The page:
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7 Tips for Upper Body Weight Lifting after a Shoulder Injury

Returning to a weight lifting routine after a shoulder injury is always a hot topic.

Multiple muscles attach at the shoulder, so achieving balance in a strengthening program is very important.

Here are some tips and tricks that can reduce the risk for re-injury:

    1. Remember the 1:2 ratio
      For every chest/pressing exercise completed (bench press, incline press, push-ups, etc.), perform 2 back/shoulder blade exercises to maintain balance.  The goal is to strengthen muscles at the shoulder blade. Examples include: bent over shoulder extensions, reverse flys, and the bent over row.

Featured Exercise: Bent Over Row

Bent over Row Exercise Demonstration

Leaning against a bed or counter, slowly raise your arm upward while bending your elbow. Squeeze your shoulder blades towards your spine. Repeat for 3 sets of 10 reps with a 3-5 lb weight, or whatever you can easily tolerate.

    1. Strengthen the rotator cuff muscles.

Featured Exercise: Internal Rotation

Internal Rotation Exercise Demonstration

Place a towel roll between your side and upper arm. While holding an elastic band at your side with your elbow bent, start with your hand away from your stomach, then pull the band towards your stomach. Keep your elbow near your side the entire time. Repeat for 3 sets of 10-15 reps.

Featured Exercise: External Rotation

External Rotation Exercise Demonstration

Place a towel roll between your side and upper arm (as shown). While holding an elastic band at your side with your elbow bent, start with your hand near your stomach and then pull the band away. Keep your elbow at your side the entire time. Repeat for 3 sets of 10 reps.

  1. Watch your hands.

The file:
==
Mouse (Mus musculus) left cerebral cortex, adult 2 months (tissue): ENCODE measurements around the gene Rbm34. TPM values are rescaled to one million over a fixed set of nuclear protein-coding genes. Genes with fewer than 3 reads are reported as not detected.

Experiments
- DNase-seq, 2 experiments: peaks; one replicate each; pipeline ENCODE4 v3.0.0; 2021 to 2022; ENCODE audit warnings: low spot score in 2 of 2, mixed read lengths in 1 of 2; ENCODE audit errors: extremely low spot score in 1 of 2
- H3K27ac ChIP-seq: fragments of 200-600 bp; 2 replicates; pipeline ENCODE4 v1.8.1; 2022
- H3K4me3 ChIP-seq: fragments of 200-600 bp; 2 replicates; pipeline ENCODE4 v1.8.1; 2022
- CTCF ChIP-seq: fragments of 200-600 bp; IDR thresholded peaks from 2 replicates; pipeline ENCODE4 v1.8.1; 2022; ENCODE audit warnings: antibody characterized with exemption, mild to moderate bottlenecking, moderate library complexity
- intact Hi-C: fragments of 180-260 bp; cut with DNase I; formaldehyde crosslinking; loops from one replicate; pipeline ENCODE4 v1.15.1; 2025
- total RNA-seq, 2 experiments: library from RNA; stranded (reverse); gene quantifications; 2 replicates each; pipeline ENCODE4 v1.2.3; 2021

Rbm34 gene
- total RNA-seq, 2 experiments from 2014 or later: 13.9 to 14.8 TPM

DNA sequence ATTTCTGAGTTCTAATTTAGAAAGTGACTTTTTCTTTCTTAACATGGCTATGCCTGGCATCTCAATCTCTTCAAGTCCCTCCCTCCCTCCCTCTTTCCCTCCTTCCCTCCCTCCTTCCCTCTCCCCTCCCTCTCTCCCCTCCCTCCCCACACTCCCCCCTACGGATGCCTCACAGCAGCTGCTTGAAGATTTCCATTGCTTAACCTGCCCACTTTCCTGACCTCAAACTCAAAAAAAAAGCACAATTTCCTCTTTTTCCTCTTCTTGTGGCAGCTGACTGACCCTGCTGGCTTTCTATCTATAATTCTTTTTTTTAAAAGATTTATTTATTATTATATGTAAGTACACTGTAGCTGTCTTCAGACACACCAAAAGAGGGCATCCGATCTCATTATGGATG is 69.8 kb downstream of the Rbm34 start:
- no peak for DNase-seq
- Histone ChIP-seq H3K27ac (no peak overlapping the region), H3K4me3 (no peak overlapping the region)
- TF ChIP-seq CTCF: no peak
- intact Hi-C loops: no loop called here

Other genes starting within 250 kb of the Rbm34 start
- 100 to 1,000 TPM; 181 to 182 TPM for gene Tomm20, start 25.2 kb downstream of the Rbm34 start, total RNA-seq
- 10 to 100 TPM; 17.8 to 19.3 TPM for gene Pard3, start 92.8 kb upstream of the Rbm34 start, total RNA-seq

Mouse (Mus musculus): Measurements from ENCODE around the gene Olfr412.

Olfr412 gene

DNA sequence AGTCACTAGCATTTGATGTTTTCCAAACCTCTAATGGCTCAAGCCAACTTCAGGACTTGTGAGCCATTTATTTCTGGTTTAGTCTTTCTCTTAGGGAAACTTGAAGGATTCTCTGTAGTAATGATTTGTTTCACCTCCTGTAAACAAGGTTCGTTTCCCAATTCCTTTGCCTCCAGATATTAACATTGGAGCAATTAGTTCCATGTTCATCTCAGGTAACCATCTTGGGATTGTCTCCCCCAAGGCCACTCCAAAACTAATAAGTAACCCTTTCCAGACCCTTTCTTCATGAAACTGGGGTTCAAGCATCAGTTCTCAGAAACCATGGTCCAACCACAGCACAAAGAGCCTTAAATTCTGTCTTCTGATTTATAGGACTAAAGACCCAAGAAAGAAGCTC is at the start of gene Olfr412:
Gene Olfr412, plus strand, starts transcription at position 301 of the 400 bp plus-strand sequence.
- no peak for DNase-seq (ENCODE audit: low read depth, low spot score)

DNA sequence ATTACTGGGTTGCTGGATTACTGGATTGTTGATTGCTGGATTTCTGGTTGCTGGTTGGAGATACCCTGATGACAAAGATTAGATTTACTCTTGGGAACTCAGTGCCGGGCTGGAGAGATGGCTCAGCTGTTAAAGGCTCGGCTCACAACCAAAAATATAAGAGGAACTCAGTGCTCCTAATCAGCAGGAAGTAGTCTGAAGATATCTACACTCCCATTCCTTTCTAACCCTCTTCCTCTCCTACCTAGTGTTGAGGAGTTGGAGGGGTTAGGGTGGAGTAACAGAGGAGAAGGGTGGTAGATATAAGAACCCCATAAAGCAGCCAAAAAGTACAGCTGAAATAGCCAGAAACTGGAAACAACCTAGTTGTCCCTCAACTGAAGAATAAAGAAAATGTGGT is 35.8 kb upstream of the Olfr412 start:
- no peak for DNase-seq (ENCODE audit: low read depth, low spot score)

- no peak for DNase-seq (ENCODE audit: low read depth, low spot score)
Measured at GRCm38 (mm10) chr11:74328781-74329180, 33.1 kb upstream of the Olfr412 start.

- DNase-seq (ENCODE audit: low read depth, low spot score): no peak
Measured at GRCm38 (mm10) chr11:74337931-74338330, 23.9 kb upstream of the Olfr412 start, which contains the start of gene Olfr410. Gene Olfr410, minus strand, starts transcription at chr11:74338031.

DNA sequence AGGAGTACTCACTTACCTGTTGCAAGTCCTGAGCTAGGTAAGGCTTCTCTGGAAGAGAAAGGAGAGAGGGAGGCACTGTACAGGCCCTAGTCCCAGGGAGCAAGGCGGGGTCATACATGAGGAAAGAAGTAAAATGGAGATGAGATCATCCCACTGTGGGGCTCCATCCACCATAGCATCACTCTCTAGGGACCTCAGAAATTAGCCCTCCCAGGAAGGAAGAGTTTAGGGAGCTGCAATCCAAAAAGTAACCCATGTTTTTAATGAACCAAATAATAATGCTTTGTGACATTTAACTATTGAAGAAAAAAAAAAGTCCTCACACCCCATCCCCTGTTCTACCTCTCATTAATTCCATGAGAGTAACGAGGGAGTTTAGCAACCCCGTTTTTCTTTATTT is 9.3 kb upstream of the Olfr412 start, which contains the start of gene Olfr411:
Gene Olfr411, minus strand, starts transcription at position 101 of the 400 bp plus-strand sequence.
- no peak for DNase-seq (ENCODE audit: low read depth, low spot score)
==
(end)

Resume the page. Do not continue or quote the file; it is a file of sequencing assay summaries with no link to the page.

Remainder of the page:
When performing any pressing activity or an overhead lift, you need to be able to see your hands within your peripheral vision.
  2. One thing at a time.
    When attempting new exercises, try adding one new exercise at a time. That way if you become excessively sore or have pain, you know what caused it.
  3. Take it slow.
    When progressing your exercises, first increase repetitions and sets before increasing the weight.
  4. Pay attention to your posture.
    Maintain a neutral spine and avoid slouching.
  5. Listen to your body.
    If you feel discomfort or pain stop. Allow it to rest for a day or so to calm things down before starting back up. If the discomfort persists it is recommended to have a professional assessment and make sure there is no further injury. At OrthoNebraska, we make this easy, with walk-in Orthopedic Urgent Care and shoulder specialists.

The shoulder is designed for mobility which allows us to do many highly skilled activities such as throwing a baseball 98 mph or swimming the backstroke.  With so much movement in the shoulder, it is important to avoid high levels of strain at extreme ranges of motion as well as keep the rotator cuff strong.  Reduce the risk of re-injury by making a few small changes to your workout routine. You will be glad you did.

Need help with a shoulder injury or have a question? Ask a therapist or call (402) 609-1750.

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